Christopher Howarth is a senior Political Analyst at the think tank Open Europe. Prior to Open Europe he worked as a Conservative Foreign Affairs Adviser and senior researcher to a Shadow Europe Minister. Follow Open Europe on Twitter.
On Monday, MPs will be asked to vote on the Coalition’s policy to opt out of 127 EU crime and policing measures and then opt back into 35 of them, including virtually all the significant ones. By opting back in, the UK will cede ultimate authority to the European Court of Justice (ECJ) over all these measures for the first time. Of the 100 or so measures the UK will now drop all (except for a measure on DNA data sharing), are of limited or no significance - as the Government (and the Liberal Democrats) readily acknowledge. We are not opting out of any important EU powers; we are ceding yet more authority to the ECJ. This is the last chapter in the ratification of the Lisbon Treaty.
Giving the ECJ power over this most sensitive of areas is hugely significant and fraught with risk. For the first time, the UK could be taken to court by the European Commission if it refuses to follow other states’ requests on a wide range of crime and policing activities; sharing data and intelligence, implementing freezing orders, carrying out arrest warrants, and much, much more. Cooperation with other EU (and non EU) police forces is of course a good thing, but does not require creating a new legal order and given the history of ECJ political activism, and the fact that these agreements were not written with the Court in mind, it is surely wise to protect the UK’s judicial system by keeping the ECJ out of it. Ceding control to the ECJ could ultimately be costly both financially and more importantly in terms of control over our own law. As the title of Dominic Raab MP’s report on these measures for Open Europe put it, we should aim for “Cooperation not Control”.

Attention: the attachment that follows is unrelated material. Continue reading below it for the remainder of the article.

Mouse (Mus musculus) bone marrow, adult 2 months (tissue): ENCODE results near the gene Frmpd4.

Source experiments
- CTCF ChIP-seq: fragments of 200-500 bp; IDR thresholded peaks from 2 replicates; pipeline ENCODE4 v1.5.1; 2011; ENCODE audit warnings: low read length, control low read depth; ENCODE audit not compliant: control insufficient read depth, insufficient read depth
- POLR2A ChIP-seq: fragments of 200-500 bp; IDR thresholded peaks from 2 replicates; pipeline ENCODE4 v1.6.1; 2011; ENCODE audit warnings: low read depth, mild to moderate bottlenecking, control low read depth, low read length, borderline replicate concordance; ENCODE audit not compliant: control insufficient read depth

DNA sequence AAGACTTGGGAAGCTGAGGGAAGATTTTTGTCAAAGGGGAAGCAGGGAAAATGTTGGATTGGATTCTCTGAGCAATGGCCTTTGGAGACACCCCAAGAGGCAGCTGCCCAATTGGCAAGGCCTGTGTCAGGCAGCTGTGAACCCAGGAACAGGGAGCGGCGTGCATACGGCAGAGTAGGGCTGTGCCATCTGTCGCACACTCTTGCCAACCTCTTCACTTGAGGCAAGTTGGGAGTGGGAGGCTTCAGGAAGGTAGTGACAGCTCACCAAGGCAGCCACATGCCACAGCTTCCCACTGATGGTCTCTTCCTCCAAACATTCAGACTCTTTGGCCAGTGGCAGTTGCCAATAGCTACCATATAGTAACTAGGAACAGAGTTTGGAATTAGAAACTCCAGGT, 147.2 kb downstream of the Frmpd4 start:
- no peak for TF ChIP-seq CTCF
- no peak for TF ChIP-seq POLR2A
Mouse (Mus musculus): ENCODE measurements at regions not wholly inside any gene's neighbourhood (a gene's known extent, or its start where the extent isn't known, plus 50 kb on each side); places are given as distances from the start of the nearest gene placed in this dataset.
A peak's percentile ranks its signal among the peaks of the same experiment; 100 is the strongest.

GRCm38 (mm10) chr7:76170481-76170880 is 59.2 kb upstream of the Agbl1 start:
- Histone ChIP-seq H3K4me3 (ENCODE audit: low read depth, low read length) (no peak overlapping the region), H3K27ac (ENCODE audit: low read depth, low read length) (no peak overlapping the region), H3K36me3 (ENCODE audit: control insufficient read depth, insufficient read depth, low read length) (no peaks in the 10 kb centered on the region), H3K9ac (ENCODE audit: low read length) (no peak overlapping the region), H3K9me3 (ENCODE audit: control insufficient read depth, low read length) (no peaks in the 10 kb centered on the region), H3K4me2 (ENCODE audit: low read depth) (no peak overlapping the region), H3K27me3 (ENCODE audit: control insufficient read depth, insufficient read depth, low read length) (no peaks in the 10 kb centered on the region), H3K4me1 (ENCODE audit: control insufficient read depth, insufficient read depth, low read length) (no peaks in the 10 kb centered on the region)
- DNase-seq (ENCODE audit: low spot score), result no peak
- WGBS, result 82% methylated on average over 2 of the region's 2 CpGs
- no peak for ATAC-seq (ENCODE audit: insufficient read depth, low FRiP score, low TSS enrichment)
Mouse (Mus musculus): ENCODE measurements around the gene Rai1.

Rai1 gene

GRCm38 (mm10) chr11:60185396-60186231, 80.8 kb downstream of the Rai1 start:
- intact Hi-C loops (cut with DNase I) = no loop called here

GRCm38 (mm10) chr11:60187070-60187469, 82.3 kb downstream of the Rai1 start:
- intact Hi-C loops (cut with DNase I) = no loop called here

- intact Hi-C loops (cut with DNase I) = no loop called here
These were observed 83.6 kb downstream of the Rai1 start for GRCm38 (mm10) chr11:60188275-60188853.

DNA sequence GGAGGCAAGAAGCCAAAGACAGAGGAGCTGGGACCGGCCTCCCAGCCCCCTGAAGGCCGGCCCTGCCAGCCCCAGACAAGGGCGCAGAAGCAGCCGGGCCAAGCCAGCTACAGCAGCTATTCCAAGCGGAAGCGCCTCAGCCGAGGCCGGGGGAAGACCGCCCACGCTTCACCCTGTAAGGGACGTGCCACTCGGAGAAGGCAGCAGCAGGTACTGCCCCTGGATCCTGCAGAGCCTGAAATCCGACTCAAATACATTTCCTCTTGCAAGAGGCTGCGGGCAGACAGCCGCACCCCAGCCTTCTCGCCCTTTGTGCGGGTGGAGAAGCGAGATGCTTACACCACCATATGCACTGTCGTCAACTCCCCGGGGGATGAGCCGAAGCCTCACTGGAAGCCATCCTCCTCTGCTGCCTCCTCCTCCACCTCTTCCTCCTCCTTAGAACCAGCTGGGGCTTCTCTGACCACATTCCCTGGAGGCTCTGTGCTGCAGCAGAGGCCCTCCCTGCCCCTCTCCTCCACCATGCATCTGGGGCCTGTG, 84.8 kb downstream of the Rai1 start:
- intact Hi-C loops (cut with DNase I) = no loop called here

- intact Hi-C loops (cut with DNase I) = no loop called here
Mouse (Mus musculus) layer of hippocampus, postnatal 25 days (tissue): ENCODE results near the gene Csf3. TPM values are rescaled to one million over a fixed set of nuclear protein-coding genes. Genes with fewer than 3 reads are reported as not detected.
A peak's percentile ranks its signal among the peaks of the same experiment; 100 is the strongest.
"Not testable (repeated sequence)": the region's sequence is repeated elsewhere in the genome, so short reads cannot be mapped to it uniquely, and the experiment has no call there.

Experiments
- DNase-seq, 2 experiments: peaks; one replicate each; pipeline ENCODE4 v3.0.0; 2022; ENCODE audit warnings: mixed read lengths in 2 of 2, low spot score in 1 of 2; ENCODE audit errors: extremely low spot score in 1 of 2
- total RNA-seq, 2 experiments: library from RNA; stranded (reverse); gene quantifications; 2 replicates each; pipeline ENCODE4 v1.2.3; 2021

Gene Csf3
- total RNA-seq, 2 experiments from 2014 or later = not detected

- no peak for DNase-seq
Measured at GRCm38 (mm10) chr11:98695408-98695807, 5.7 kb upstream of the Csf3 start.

So why has the Coalition decided to opt in? To be fair to Theresa May, she has had little room for manoeuvre. She has inherited a terrible hand as a result of David Miliband’s appalling negotiation of the Lisbon Treaty. The political genius that was David Miliband realised that ceding control to the ECJ was politically problematic but, rather than negotiate a deal which excluded it, (as Denmark did) he decided to settle for a time limited exemption. Yes, we have a right to opt out but if we use our right we would be out of the existing legislation on cooperation altogether, as we have said: ‘an unavoidable choice’. The choice Miliband gave his successors was between full ECJ control over everything or being thrown out of existing cooperation – a master class in UK diplomacy.